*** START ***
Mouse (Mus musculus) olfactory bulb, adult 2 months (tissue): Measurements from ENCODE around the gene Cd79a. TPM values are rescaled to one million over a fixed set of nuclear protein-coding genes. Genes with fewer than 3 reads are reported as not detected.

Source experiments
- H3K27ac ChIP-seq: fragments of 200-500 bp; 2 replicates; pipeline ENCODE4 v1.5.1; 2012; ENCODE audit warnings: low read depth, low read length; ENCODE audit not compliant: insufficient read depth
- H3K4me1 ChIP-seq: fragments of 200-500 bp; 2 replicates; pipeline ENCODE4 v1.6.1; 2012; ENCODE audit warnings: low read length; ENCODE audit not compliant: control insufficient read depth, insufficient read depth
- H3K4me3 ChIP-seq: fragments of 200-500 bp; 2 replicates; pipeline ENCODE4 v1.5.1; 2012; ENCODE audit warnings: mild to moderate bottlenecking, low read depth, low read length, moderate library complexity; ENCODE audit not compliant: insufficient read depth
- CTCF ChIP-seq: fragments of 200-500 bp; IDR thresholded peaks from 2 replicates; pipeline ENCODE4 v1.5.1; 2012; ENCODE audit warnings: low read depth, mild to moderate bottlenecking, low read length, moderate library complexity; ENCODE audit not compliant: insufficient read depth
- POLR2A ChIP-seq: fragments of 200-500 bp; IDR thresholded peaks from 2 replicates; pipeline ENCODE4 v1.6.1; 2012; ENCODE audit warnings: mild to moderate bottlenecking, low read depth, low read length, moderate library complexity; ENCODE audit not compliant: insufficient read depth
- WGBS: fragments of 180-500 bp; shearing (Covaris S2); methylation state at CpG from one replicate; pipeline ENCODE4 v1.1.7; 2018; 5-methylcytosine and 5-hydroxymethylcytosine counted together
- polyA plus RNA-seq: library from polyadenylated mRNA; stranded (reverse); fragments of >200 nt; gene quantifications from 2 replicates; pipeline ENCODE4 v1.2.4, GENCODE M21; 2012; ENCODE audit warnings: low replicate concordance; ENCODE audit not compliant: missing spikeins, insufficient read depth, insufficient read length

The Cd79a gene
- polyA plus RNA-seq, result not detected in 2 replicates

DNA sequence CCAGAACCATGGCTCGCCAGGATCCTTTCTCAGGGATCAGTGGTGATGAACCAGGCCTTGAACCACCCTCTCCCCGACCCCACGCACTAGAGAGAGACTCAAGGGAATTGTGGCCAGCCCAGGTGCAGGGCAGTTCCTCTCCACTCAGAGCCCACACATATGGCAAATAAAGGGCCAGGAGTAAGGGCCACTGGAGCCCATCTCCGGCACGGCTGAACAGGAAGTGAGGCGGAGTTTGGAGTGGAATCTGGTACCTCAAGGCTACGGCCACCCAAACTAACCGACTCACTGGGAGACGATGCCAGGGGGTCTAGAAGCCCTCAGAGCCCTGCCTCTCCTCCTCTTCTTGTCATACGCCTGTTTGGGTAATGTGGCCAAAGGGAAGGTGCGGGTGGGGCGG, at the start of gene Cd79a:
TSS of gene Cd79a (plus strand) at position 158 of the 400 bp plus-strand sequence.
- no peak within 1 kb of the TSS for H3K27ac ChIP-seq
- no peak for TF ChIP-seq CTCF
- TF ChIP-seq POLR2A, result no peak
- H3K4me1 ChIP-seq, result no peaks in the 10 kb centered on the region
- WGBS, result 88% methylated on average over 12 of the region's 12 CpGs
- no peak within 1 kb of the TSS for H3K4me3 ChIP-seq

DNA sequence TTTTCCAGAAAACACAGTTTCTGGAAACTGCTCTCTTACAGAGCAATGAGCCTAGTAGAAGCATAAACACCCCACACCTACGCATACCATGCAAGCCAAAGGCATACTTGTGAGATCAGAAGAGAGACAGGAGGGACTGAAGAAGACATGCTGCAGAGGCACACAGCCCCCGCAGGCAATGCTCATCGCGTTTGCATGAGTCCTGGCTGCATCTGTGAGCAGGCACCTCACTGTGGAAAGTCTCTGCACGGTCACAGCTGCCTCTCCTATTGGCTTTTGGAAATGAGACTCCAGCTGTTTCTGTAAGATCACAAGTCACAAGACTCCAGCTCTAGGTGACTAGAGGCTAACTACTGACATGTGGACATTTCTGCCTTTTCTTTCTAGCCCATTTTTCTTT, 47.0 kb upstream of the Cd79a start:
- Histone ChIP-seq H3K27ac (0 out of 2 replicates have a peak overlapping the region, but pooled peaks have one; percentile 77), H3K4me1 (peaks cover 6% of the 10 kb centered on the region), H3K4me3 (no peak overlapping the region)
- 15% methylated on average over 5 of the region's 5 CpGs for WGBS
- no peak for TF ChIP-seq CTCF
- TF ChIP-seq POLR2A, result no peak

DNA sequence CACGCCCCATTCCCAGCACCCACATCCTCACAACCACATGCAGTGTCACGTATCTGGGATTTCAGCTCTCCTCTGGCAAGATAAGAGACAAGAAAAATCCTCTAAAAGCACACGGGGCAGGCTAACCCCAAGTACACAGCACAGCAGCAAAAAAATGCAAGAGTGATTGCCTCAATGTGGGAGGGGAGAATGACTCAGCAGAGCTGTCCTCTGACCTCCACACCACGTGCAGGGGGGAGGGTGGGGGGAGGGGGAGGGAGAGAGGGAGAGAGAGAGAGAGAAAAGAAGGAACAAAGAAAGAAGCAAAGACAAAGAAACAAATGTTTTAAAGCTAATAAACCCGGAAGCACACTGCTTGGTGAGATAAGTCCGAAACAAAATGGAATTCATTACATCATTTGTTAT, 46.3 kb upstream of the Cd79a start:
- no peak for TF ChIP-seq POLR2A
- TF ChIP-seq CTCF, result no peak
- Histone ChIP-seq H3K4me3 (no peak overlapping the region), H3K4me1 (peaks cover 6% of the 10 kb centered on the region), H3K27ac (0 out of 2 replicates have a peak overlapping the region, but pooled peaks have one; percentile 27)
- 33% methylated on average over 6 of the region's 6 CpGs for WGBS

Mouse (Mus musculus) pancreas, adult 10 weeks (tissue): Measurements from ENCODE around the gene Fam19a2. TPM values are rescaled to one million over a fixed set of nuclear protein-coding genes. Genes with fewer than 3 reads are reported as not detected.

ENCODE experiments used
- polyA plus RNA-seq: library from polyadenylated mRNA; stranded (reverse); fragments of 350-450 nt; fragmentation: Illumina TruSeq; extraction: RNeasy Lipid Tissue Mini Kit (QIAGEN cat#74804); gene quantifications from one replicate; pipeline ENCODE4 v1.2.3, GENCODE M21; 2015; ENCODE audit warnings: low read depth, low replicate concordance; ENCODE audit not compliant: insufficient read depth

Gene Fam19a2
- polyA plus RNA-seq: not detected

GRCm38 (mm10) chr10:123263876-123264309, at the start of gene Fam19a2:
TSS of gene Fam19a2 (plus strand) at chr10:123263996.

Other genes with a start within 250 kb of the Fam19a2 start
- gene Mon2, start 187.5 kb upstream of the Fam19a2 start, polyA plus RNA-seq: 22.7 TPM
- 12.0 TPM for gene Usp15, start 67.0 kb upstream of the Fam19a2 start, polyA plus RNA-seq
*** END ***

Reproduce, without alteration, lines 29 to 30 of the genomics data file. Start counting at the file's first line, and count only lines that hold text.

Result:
- 33% methylated on average over 6 of the region's 6 CpGs for WGBS

Mouse (Mus musculus) pancreas, adult 10 weeks (tissue): Measurements from ENCODE around the gene Fam19a2. TPM values are rescaled to one million over a fixed set of nuclear protein-coding genes. Genes with fewer than 3 reads are reported as not detected.